Throughout the summer and fall of 2016 I was attempting to make amends to people I had harmed and repair friendships that had been damaged or broken. To that end I joined Facebook – after a three-year absence – and sent emails and letters. In several instances I was disappointed, hurt, and disillusioned by the response. One person I sent a letter to responded with a phone call extending forgiveness, but then proceeded to justify all his/her actions leading up to our break. I was disappointed and angry. The self-justification was unnecessary. It left me feeling like I had worked and processed my words and actions from the past, accepted responsibility for the same, made thorough admission of my guilt, sincerely apologized, and sought reconciliation for nothing. S/He responded in a way that left me believing that s/he had no confidence in my growth, no culpability in the whole affair, and had performed perfectly. It was not the response I had expected or wanted to hear. (Thankfully, after several more gentle and earnest attempts, the relationship is mending.)

In another letter I sent I recalled the close friendship this person and I had shared and some of the humorous and serious moments we experienced together. In the letter I asked him/her what I had done to him/her for him/her to not respond to me in my hour of need. The reply I received thanked me for the recollection of good memories and abruptly ended there. Not only was there no response to the questions I asked, there was no acknowledgement of them at all. Within days of receiving his/her letter s/he published an article on his/her blog about the need for a fallen Christian to embrace the church rather than run away from it. S/He used words and phrases like “safety,” “embrace,” “a place to grow,” a place where one can have the “freedom to fall and get back up again,” and a “community (where the fallen one) could have … an opportunity to flourish in faith and life,” The contradiction of his/her words and actions were dark clouds, pouring rain, heavy winds, and stormy seas to my mind, soul, and spirit.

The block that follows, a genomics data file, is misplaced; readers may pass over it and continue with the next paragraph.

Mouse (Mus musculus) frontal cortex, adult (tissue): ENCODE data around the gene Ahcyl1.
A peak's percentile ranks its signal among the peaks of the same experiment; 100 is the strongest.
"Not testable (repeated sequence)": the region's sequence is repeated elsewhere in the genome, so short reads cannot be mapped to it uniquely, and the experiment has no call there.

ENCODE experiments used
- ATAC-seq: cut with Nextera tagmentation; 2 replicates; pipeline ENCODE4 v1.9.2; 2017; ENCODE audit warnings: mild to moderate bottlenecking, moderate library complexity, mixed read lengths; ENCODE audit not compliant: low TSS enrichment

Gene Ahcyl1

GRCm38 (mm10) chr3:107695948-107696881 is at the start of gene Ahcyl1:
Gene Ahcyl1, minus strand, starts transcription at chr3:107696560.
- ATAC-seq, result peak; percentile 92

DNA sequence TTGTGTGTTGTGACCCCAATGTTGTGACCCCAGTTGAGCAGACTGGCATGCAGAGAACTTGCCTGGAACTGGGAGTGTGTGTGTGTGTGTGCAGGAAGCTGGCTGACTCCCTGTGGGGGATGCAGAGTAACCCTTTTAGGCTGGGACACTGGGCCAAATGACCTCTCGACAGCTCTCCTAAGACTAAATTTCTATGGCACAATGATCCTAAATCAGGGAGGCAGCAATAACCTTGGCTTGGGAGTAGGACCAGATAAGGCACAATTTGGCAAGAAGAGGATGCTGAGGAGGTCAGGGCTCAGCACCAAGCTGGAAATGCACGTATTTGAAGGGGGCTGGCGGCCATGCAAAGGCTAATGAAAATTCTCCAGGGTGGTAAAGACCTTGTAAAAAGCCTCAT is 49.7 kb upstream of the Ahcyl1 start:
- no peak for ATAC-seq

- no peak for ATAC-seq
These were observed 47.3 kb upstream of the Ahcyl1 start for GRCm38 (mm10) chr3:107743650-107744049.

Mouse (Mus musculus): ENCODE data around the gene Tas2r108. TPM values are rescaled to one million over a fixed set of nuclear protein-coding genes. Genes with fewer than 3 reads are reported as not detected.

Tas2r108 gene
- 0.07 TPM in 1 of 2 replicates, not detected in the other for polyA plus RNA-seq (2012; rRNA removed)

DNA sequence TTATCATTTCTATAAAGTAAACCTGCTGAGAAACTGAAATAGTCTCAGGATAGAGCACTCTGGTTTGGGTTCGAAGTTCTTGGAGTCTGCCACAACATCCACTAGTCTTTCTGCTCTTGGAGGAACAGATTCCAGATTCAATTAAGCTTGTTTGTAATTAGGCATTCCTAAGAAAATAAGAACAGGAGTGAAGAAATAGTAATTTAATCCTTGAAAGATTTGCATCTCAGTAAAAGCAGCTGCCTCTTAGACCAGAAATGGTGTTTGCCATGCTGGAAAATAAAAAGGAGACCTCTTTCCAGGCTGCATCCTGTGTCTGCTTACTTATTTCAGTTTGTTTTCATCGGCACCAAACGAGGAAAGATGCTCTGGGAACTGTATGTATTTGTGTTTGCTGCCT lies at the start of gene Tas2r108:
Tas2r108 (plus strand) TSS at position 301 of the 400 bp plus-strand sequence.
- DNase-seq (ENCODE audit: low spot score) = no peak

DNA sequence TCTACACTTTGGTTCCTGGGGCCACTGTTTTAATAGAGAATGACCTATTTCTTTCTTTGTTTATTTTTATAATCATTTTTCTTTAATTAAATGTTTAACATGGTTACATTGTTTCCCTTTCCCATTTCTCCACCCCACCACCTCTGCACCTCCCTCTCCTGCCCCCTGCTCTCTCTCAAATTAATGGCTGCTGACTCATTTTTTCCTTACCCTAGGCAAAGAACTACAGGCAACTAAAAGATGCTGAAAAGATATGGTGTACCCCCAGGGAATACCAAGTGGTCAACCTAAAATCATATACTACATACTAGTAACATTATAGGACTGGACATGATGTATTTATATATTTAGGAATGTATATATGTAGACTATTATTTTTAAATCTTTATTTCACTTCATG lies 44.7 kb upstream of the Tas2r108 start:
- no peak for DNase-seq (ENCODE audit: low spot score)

S/He is not the only Christian who turned away from me. The community of Christians from which s/he came and of which I had been a part for 25 years did not reach out to me either. Not one person from that fellowship has ever asked me what happened or ever attempted to contact me in any of the myriad of ways one person can get in touch with another these days. Furthermore, when I attempted to befriend people from the Christian communities of my past – going back to my childhood – on Facebook, I was ignored or blocked by a host of them. (I thank God for the Christian people – mostly from my adolescent years – who embraced me, loved me, expressed confidence in me, and helped me in so many ways.)